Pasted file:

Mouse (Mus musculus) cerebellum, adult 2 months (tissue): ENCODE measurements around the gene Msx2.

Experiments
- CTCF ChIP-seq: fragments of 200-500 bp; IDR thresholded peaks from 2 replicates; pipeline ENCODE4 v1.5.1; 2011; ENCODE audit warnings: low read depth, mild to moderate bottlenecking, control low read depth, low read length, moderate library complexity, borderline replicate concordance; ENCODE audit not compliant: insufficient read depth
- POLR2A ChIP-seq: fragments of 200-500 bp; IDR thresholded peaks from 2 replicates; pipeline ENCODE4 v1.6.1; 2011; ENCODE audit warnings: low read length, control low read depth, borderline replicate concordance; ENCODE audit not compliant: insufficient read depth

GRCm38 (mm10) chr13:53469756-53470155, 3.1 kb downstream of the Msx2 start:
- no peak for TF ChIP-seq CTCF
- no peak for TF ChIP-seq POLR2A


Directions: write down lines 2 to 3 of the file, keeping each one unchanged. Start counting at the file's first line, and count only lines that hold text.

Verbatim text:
Experiments
- CTCF ChIP-seq: fragments of 200-500 bp; IDR thresholded peaks from 2 replicates; pipeline ENCODE4 v1.5.1; 2011; ENCODE audit warnings: low read depth, mild to moderate bottlenecking, control low read depth, low read length, moderate library complexity, borderline replicate concordance; ENCODE audit not compliant: insufficient read depth